The so-called, “war on football”, is a joke in 2 ways. Here’s why –
Can We Fix Football Before You Kill It?
First off, many of you freaking out about how bad football is for children, quit kidding yourself. You still tune in every Thursday, Saturday, Sunday and Monday. Not to mention, if you live in the south, you probably attend a game on Friday. That alone makes your complaint seem awfully disingenuous. You are also ignoring the fact that every major sport comes with inherent risk. Basketball players risk their knees, baseball players risk their arms, soccer can have collisions just as violent as football, and hockey is arguably even more physical. Do not forget that these other sports also have concussion issues. Head trauma is a sports issue, football is just a major contributor. We need to identify the risks in all sports and see if there is a plausible solution, because I think most of us can agree that sports can play a positive role in a child’s life.
Why Are You Protecting Football?
I get it. Like me, football dominates your weekends from late September to early February. College, Pro, the occasional ESPN high school game. You cannot get enough. Or maybe you only watch on Sunday’s. Either way you truly love football. It is visually appealing, easy to follow, and you can even bet a couple games on the weekend with your buds. Be honest though, it is inherently violent and wildly unforgiving. The NFL is symbolically understood to mean “Not For Long” when referring to a player’s careers and the only position where you do not see a sickening amount of “recycling” in the league is QB. Dan Le Batard of ESPN, who openly admits he is a huge football fan, has gone as far as comparing it to modern day cock and gladiator fighting. So if you are denying that football has a problem. You are lying to yourself. The proof is all around you.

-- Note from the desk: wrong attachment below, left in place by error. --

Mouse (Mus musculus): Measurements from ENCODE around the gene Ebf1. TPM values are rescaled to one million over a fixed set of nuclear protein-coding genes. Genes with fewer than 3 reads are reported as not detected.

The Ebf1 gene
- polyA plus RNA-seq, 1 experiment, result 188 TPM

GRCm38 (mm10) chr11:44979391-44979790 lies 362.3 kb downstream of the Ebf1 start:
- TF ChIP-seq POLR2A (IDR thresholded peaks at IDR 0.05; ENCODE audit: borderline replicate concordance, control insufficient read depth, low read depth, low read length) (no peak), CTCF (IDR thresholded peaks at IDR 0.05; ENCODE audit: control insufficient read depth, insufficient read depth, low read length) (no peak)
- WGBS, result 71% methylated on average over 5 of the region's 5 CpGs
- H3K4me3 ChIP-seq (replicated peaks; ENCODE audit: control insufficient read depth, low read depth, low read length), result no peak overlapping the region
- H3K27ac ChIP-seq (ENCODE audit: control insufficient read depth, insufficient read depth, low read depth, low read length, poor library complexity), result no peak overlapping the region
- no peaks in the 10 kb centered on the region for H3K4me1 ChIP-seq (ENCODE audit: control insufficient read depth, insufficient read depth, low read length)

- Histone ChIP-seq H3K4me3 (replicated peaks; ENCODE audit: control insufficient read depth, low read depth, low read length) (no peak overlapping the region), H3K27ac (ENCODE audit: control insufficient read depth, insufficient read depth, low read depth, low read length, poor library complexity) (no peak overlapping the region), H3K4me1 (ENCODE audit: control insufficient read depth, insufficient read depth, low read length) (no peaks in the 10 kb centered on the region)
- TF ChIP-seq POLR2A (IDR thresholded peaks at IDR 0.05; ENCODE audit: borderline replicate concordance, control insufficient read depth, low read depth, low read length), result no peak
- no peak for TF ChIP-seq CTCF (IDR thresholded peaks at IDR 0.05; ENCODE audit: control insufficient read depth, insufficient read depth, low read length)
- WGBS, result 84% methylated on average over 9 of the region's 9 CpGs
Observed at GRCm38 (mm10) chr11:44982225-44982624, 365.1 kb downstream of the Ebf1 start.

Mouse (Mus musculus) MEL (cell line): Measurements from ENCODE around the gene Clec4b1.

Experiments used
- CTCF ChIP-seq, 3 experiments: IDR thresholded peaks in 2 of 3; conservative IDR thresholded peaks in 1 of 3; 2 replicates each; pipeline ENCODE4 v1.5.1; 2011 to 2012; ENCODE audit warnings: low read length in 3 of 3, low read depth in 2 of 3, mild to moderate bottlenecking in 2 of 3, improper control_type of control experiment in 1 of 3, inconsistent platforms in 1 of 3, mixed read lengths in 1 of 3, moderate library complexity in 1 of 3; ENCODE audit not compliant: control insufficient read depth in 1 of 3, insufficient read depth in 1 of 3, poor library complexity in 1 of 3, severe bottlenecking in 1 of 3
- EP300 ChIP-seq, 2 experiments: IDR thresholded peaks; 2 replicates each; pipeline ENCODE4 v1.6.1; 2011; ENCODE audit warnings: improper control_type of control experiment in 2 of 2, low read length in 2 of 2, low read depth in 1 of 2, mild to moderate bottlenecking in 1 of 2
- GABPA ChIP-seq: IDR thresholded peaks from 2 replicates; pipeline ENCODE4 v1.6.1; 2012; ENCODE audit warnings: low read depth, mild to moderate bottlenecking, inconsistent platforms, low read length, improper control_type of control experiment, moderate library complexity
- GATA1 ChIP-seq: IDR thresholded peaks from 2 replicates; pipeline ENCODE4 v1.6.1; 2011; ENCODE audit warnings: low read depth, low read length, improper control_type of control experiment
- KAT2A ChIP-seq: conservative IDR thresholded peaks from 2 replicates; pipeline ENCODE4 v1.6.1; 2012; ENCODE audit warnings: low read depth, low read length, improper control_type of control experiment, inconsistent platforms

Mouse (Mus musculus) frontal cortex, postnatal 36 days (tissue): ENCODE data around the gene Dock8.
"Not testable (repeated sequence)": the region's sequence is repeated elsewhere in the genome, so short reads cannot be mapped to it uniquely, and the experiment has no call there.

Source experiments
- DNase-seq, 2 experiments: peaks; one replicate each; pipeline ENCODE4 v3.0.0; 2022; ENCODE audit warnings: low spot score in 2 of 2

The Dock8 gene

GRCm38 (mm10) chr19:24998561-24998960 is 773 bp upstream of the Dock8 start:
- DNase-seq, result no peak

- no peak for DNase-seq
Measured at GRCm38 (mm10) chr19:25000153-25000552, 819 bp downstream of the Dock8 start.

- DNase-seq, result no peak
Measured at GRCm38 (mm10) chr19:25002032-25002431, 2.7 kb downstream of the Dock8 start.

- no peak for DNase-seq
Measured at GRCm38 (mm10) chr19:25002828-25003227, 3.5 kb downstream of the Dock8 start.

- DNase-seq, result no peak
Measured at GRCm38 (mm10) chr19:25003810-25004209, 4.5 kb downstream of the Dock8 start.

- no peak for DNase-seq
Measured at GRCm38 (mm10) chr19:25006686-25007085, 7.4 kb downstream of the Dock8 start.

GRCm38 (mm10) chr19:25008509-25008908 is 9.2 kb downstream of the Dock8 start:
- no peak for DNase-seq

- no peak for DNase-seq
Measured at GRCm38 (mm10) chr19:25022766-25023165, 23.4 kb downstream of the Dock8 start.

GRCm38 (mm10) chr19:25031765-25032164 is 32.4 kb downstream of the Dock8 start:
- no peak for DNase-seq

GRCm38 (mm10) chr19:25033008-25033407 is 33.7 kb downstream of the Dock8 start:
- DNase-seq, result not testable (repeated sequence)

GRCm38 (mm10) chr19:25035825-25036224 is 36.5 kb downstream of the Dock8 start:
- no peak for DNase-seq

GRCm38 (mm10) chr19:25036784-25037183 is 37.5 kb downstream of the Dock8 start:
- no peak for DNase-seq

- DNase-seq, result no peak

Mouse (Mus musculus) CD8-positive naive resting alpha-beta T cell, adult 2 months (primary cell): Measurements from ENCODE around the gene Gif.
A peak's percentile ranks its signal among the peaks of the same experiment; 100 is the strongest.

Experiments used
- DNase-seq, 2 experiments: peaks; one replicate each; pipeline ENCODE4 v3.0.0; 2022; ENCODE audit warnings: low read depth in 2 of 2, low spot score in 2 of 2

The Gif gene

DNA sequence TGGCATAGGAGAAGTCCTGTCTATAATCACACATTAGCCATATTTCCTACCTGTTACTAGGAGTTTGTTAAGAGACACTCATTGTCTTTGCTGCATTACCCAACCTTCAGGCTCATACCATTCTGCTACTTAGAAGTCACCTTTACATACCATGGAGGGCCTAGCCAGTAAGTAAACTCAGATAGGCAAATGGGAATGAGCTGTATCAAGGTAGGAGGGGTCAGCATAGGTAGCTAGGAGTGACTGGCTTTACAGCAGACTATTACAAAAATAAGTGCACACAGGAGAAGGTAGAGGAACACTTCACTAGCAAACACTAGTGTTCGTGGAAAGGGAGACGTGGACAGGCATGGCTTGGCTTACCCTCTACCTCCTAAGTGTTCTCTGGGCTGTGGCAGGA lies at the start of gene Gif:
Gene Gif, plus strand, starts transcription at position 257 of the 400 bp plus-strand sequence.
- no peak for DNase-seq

— Ben Baby (@Ben_Baby) December 10, 2015
Sadly, this is just one, of the far too many examples. The solution however, is not to take a side and yell at the other. The solution is to ask for more research, because things like what occurred in the tweet above should never be a part of sports. Whether it is better equipment, less games, or if we really need to restrict kids from playing football until a certain age, we just need to know more.
Either way, the outrage conventions are not helping anybody. Greater division among us, as fans, does not fix anything. It only makes issues worse. The whole purpose of this debate is to find a fix, not to be on the “right” side of things. There is an argument to be made for both sides, but what is most important is finding an answer to better serve the children of the future because sports help shape character. They also create academic and career opportunities, so I am not willing to abolish them because of a minute level of risk involved until I know a whole lot more. I hope I am not alone in that sentiment.